Since asteroids have weak gravitational fields, exorbitant launch costs will be cut down significantly since there’s no gravitational well to launch off of, largely why mining in asteroids is much cheaper than, say, Mars or the Moon. Formed from the same proto-planetary disk material, asteroids and our planet share a very similar composition that may be worth our efforts to go out there and start mining. What about fuel to power the mining equipment? As it turns out, there is an abundant supply of energy just laying around in asteroid ice which could be used by hydrogen fuel cells. On top of all that, it’s also worth remembering that asteroid mining saves the surface of our planet from being transformed into some sort of Mad Max wasteland.

One of many open cut pits at Tom Price iron ore mine in the Pilbara region of Western Australia

While this industry is not entirely new, the recent hype is a result of continued technological advancements in the area of space exploration coupled with the backing of an extremely wealthy European country. Here are two startups leading the charge towards mining asteroids.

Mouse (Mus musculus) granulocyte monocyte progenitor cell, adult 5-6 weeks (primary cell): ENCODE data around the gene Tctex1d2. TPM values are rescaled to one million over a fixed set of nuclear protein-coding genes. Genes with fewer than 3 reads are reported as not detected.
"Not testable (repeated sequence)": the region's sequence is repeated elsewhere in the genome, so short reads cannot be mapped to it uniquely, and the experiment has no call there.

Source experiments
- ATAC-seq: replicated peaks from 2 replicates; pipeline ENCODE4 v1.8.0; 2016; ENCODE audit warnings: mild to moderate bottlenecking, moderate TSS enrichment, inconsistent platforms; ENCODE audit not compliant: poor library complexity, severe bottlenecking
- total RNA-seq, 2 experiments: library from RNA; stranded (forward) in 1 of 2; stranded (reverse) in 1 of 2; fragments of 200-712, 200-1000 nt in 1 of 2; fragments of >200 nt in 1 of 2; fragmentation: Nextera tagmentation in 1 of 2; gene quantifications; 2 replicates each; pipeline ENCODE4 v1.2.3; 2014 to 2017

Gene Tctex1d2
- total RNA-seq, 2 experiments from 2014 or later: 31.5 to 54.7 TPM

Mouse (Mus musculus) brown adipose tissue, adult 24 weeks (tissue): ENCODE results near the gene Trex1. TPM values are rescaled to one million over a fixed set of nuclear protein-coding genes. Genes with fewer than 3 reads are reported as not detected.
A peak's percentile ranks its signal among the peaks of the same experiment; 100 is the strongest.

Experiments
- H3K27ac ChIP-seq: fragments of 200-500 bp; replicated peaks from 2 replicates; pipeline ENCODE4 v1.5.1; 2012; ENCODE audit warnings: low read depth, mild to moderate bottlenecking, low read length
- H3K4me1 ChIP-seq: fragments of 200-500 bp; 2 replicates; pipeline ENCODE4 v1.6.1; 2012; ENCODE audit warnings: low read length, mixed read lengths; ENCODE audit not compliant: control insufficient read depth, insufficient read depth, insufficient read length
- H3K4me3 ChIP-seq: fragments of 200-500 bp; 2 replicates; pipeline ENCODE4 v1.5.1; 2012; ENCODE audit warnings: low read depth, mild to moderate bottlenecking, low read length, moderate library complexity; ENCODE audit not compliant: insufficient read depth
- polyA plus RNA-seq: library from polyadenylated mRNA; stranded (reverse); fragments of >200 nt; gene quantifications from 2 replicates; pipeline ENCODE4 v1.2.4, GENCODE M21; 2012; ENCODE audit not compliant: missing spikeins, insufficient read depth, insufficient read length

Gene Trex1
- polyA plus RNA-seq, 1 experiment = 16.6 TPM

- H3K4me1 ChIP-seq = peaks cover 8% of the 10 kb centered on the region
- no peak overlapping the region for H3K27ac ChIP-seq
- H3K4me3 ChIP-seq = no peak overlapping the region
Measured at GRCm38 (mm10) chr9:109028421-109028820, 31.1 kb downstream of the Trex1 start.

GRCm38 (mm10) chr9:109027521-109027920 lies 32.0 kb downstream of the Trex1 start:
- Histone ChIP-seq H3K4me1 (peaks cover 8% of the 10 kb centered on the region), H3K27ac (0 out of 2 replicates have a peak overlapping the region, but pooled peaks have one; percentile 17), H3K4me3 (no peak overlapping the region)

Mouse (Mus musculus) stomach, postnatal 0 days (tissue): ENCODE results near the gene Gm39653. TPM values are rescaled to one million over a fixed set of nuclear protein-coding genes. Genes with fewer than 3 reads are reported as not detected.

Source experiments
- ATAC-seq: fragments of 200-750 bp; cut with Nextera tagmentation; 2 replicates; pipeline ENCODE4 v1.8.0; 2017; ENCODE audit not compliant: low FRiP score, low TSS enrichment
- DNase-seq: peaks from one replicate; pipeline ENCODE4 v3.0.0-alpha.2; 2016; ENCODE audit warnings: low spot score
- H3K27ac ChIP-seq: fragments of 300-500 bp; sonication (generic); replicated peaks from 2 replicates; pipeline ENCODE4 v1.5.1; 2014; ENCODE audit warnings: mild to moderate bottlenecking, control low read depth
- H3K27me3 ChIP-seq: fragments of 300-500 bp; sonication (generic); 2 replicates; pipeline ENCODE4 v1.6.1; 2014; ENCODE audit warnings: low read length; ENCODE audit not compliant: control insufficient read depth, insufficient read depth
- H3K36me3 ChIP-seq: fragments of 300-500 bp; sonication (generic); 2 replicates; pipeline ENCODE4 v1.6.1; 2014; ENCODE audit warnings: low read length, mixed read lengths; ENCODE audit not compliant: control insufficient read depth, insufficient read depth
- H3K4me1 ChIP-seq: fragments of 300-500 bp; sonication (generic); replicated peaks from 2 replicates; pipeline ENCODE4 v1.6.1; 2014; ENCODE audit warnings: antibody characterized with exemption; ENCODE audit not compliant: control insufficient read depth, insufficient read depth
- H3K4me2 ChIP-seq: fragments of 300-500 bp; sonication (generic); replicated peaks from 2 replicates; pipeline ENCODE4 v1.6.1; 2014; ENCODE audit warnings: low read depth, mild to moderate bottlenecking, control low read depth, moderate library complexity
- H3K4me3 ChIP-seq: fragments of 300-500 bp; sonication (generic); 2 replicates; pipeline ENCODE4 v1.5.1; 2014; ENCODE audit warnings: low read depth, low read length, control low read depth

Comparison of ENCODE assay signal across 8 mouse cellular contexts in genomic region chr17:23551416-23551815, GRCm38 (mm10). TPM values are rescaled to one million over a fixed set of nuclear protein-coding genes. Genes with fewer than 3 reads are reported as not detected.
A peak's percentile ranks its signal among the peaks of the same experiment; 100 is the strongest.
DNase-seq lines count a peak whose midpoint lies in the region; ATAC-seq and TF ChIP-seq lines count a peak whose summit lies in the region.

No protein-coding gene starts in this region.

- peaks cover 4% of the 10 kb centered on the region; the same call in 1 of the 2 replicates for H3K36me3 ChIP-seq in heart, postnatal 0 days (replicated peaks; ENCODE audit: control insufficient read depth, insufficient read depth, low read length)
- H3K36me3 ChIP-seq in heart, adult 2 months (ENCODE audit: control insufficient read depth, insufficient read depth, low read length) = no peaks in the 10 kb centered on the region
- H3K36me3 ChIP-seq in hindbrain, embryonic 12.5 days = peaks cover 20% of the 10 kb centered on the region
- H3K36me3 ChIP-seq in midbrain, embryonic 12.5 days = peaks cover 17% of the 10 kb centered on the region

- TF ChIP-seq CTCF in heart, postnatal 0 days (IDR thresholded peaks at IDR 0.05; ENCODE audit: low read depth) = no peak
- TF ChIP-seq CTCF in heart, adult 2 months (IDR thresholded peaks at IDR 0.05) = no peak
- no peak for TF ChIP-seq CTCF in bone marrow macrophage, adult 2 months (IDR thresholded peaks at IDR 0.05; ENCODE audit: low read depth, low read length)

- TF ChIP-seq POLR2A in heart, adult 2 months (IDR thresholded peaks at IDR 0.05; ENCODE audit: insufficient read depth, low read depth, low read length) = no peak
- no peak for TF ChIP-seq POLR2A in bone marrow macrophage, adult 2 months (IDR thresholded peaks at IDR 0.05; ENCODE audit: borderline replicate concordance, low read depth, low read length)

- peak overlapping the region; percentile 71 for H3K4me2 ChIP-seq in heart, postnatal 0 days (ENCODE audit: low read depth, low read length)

Planetary Resources

Founded as Arkyd Astronautics in 2009 by Eric Anderson and Dr. Peter Diamandis, Seattle-based Planetary Resources, Inc. has raised just over $50 million in funding so far. The Company began working with NASA back in 2011 “to determine feasibility of developing a multi-functional optical subsytem used for attitude determination, stability control, scientific observation and high-precision optical communications on small satellites”. Planetary Resources has stayed low key about their asteroid mining plans with backers that are far from indistinguishable. Among the names are Larry Page, chief executive of Google Inc., Eric Schmidt and Charles Simonyi, former Microsoft executives and Ross Perot, Jr., chairman of the Perot Group holding company. OS Fund (Bryan Johnson of Kernel) was the lead on their Series A funding round of $21 million. Remember we talked about Luxembourg? They gave a $28 million grant to Planetary Resources which accounted for just over half of total funding so far which they’ll use to mine asteroids like these: